And then someone in silk vestments catches everyone’s attention by swinging a thurible full of incense, three times in each of three directions.  As the choral music swells, the celebrant, perhaps wearing a crown or a brocaded hood, sweeps out of the doors from the mostly-concealed sanctum, and redirects the chant in a booming voice.


In the picture below, the Armenian Patriarch prepares to wash the feet of his twelve bishops, humbling his otherwise very exalted self on Holy Thursday as Jesus did.

Armenian Patriarch will wash the feet of his twelve bishops

Virtually every member of the cast is male in an Orthodox liturgy, though at the Russian service, a nun carried the Patriarch’s staff when he was not using it.  I was struck by the sacred seriousness of everything, but despite all the formality and traditions, people seemed at home.  It was like going to grandma’s for Thanksgiving: you dress up a little more, and remember not to slouch, and it’s just the same as last year, but that doesn’t make it boring.

We were surprised at the number of folks filming the services on their cell phones.  A young deacon, when he wasn’t moving a lectern or carrying a candle, seemed to be documenting everything.  I wondered if he would use the film later to prepare for next year, when he’d have a bigger role.  We were in our own private devotional worlds, where the veil between the visible and Icon of St. Gerasimus in Russian Orthodox Cathedral, Jerusaleminvisible worlds is thinner than usual.  You look at Mary’s sad eyes in a painting, or close your own eyes and listen to the singing.  It’s all in a minor key, which makes the prayer seem more profound, despite the fact that you don’t know any Armenian or Russian.

Most of the walls and ceilings are covered with paintings or mosaics: pictures of bearded men and veiled women, most with haloes and carrying symbols of their own struggles with the selfish distractions and obsessions of life.  Prominent are the fathers and mothers of the early church who retreated to the desert, seeking enlightenment in poverty.  The faces aren’t looking at you, but they are watching over you, somehow. Scripture calls them the great cloud of witnesses.  They chanted these very melodies, five hundred, a thousand, and even fifteen hundred years ago, in walled cities and caves in the desert.  Some were severe zealots trembling before a harsh divine judge, but many were open-hearted healers of the sick, or drum-majors for justice.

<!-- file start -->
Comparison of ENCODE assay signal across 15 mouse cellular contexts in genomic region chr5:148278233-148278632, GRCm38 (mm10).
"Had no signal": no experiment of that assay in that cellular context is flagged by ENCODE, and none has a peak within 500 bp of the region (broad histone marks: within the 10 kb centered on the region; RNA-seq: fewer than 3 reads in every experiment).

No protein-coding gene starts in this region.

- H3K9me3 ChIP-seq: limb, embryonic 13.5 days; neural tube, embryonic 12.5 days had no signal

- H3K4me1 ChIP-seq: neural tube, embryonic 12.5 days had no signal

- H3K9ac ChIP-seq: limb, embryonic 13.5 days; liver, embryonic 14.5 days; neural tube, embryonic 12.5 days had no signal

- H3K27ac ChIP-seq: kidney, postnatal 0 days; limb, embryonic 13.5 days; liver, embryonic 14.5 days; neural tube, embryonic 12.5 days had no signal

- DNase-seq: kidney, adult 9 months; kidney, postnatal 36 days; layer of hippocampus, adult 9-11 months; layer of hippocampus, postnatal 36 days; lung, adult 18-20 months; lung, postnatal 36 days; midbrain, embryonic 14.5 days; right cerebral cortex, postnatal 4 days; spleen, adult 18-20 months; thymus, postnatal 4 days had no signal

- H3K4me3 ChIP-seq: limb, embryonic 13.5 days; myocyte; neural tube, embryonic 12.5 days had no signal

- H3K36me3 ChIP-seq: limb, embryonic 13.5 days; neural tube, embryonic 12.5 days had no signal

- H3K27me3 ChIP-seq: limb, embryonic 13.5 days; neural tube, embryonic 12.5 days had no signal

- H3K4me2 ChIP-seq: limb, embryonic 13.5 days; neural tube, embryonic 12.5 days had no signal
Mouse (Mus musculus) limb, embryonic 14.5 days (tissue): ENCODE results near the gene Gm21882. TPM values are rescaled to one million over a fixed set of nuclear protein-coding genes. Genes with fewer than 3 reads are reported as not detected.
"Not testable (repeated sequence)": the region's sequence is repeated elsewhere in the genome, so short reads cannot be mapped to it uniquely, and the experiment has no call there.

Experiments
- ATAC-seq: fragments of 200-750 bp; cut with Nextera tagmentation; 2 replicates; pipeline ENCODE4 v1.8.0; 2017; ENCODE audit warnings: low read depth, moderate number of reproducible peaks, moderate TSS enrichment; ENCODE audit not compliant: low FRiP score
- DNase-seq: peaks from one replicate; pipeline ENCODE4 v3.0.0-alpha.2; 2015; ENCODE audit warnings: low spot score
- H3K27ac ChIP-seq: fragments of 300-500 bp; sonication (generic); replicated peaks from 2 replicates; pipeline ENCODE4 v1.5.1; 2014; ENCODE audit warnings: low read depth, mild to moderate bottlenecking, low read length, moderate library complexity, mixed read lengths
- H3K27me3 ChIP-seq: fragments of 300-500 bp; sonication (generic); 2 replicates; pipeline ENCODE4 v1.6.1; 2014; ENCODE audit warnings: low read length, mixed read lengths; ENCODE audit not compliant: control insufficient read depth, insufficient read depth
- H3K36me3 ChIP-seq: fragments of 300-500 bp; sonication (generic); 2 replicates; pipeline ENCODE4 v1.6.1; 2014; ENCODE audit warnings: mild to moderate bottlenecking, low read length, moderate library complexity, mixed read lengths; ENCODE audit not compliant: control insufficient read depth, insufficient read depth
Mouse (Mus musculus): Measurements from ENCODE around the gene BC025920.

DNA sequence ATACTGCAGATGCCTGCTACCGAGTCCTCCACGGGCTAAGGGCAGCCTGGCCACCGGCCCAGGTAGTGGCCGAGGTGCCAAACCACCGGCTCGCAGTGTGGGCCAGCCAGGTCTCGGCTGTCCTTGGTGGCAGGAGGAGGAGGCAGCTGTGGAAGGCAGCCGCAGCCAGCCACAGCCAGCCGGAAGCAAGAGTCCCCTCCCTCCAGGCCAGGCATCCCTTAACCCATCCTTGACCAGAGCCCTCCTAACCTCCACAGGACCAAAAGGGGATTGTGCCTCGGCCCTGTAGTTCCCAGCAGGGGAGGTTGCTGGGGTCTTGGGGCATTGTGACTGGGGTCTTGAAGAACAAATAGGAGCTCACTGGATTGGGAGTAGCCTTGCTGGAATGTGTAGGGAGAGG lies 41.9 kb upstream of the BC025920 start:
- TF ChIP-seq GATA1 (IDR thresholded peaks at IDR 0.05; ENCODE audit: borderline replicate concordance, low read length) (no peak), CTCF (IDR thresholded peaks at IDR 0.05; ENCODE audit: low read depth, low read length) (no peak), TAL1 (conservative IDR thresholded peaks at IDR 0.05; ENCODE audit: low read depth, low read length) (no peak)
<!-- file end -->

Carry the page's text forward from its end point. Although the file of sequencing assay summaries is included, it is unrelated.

On the left is the monastic guru St. Gerasimus, who left his wealthy parents in Lycia, Asia Minor, to seek a more honest and compassionate life in the desert.  He was said to have tamed a lion by extracting a thorn from its paw.

One of the most dramatic rituals of Orthodox Holy Week comes when the Greek Patriarch enters the tomb where the crucified Jesus was laid.  He emerges with a new fire, which is transferred by candles, Screen Shot 2017-04-17 at 11.53.38 AMlamps, and lanterns to waiting congregations all over Jerusalem, and also flown by jet to Athens, Moscow, and the New World.  We learned that archaeologists believe it quite likely that this, or one of the tombs within a fifty-foot radius, was the resting place of Jesus.  Here is the Holy Fire just after it arrived in the Russian Orthodox Cathedral a mile west of where it was kindled.

Compared to our westernized worship, the Orthodox are much more into the sacredness of beauty.  More interested in mystery than belief.  They are swimming in spirituality.

For me, the point of Holy Week is that by following the actions of Jesus and his followers closely, I can better understand why he didn’t flinch from a fate I am sure he knew was coming.  If God could take on human form, Huston Smith once wrote, this is what God would look like:

  • a suffering servant, to whom no one was too lowly to care for
  • a critic of the empires that worship wealth, violence, and dominance
  • a spiritual doctor of paradoxical wisdom who unerringly seemed to know when prescriptions of yin or yang were indicated.

Jesus accepted the phony trials, the mob’s braying, and Pontius Pilate’s cynical hand-washing gesture.  And a few days after dying, he began appearing in some strange new form, a resurrected being.  He had been divine, after all.  An icon.

This week has confirmed my intuition that something very mysterious and inspiring happened.  Before that, resurrection had just been a theory: at the end of time, God will reunite bodies and souls.  Hundreds and soon thousands of people became convinced that Jesus’ teaching, healing, and passion were, in fact, a vision of the eternal goodness, truth, and beauty of The One in whose image we are made.

At its best, religion gives us windows that help us see that One.  Eastern Orthodoxy and Roman Catholicism parted company a thousand years ago.  It was really political, although there were church matters at stake: Latin or vernacular?  Pope or Councils?  Filioque or not?

They quit looking THROUGH the windows.  All they could manage was to look AT each other’s windows.  Or to use one of Jesus’ best metaphors, they complained about the speck in the other’s eye, ignoring the log in their own.